Table of Contents  
INVITED REVIEW
Year : 2015  |  Volume : 17  |  Issue : 3  |  Page : 421-426

Germline-competent stem cell in avian species and its application


1 Department of Agricultural Biotechnology, College of Agriculture and Life Sciences, and Research Institute of Agriculture and Life Sciences, Seoul National University, Seoul-151 921, Korea
2 Graduate School of International Agricultural Technology and Institute of Green Bio Science and Technology, Seoul National University, Pyeongchang-gun, Gangwon-do 232-916, Korea

Date of Submission09-Sep-2014
Date of Decision12-Nov-2014
Date of Acceptance09-Dec-2014
Date of Web Publication06-Feb-2015

Correspondence Address:
Jae Yong Han
Department of Agricultural Biotechnology, College of Agriculture and Life Sciences, and Research Institute of Agriculture and Life Sciences, Seoul National University, Seoul-151 921
Korea
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Source of Support: None, Conflict of Interest: None


DOI: 10.4103/1008-682X.148073

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  Abstract 

Germ cells are the only cell type in the body that can transfer genetic information to the next generation. Germline-competent stem cells can self-renew and contribute to the germ cell lineage giving rise to pluripotent stem cells under specific conditions. Hence far, studies on germline-competent stem cells have contributed to the generation of avian model systems and the conservation of avian genetic resources. In this review, we focus on previous studies on germline-competent stem cells from avian species, mainly chicken germline-competent stem cells, which have been well established and characterized. We discuss different sources of germline-competent stem cells and recent advances for the future applications in birds.

Keywords: birds; germline-competent stem cells; primordial germ cells; spermatogonial stem cells


How to cite this article:
Han JY, Lee HC, Park TS. Germline-competent stem cell in avian species and its application. Asian J Androl 2015;17:421-6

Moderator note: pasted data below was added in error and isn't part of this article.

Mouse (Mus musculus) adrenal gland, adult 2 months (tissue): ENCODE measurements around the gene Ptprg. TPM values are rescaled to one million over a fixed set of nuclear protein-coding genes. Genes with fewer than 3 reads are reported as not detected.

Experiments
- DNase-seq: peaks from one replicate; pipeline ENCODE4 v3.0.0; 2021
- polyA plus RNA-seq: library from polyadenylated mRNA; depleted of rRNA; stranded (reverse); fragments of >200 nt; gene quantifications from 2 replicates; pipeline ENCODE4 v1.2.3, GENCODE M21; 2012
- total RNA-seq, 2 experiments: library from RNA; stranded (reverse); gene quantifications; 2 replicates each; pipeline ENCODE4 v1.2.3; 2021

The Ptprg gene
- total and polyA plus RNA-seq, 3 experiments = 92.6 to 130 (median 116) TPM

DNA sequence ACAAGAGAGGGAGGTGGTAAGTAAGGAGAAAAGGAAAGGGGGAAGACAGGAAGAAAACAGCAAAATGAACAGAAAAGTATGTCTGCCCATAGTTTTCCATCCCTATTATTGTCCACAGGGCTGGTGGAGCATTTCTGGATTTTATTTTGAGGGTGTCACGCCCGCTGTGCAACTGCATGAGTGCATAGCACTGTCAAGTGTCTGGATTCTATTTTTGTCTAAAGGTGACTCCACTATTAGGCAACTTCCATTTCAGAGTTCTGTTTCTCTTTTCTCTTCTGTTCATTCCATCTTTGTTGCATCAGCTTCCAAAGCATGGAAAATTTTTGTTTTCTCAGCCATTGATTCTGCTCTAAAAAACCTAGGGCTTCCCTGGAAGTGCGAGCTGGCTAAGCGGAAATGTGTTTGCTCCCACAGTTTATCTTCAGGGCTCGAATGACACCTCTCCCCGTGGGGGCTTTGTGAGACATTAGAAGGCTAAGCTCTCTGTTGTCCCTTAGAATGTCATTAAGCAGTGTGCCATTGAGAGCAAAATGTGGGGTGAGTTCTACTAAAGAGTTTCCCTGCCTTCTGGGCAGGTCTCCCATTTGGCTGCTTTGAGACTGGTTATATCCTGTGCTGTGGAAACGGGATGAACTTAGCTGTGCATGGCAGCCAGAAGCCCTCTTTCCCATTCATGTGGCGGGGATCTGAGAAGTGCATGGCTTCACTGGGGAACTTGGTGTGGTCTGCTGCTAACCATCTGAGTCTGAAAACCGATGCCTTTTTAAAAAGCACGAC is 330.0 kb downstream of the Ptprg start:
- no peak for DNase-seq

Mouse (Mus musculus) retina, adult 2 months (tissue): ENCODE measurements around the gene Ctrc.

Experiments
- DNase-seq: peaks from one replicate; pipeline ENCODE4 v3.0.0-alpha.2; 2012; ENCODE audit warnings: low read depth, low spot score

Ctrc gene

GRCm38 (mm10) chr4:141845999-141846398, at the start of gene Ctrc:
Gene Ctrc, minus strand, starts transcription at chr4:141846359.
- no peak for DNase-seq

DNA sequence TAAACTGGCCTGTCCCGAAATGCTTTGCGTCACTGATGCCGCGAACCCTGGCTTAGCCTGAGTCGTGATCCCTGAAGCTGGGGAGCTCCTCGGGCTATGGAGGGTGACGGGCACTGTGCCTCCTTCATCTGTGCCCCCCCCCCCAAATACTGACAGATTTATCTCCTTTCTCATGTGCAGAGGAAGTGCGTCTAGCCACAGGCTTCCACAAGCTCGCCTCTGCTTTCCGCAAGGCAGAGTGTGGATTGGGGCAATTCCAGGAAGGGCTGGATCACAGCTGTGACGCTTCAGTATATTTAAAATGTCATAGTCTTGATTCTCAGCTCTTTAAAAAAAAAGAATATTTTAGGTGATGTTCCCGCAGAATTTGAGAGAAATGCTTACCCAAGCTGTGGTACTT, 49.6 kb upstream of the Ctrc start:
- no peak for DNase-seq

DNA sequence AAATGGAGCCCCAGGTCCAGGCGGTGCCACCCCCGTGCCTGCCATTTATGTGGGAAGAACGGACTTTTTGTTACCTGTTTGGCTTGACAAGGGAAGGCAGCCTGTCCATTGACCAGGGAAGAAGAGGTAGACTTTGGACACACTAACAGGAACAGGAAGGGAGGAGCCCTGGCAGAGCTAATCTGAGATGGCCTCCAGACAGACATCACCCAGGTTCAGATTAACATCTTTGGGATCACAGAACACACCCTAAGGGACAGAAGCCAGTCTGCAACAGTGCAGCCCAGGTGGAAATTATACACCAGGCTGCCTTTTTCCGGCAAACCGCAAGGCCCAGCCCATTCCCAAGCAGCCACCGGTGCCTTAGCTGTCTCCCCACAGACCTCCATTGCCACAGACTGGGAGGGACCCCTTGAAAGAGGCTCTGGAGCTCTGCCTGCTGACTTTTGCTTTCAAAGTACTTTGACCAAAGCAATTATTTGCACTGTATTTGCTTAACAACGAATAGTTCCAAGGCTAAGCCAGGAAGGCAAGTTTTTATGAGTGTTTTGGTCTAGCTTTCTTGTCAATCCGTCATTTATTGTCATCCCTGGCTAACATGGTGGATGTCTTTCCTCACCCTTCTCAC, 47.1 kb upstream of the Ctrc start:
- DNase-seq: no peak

How to cite this URL:
Han JY, Lee HC, Park TS. Germline-competent stem cell in avian species and its application. Asian J Androl [serial online] 2015 [cited 2021 Aug 1];17:421-6. Available from: https://www.ajandrology.com/text.asp?2015/17/3/421/148073 - DOI: 10.4103/1008-682X.148073


  Introduction Top


Germline competency represents the ability of cells to give rise to a functional gamete and transmit whole genetic information to the next generation. In stem cell research, this property is very crucial to be utilized for the basic researches, as well as applied biotechnology. Germline-competent stem cell has its own characteristics of stem cell potency and germline competency. Although studies on germline-competent stem cells have been mainly focused in mammals, different sources of them from other animals should be considered for the advance in animal biotechnology.

Primordial germ cells (PGCs) have many characteristics in common with embryonic stem cells (ESCs) and differences between them at the molecular level are challenging. In mouse, PGCs are capable of self-renewal, express pluripotency-related genes such as Nanog and Oct4 as well as germ cell-related genes, [1] and are regulated by similar signaling pathways as ESCs. [2] In addition, mouse PGCs and spermatogonial stem cells (SSCs) can de-differentiate into ESC-like cells, which differentiate into three germ layers, form teratomas and undergo germline transmission [3],[4] when cultured under specific conditions. In avian species, such characteristics, including germline contribution, self-renewal, expression of specific markers and differentiation ability, are common mostly in PGCs and SSCs, and partly in blastodermal cells and ESCs, which are discussed below.

In this regard, studies on germline-competent stem cells can increase our understanding of stem cell potential and differentiation. Combined with advanced biotechnologies, including germline chimera systems, transgenesis, and genome editing, germline-competent stem cells can be a powerful tool for animal biotechnology. In this review, we introduce different types of avian germline-competent stem cells, including blastodermal cells, ESCs, PGCs and SSCs, and discuss their current research progress and future applications.


  Germline-Competent Stem Cells Top


Germline-competent stem cells in animal species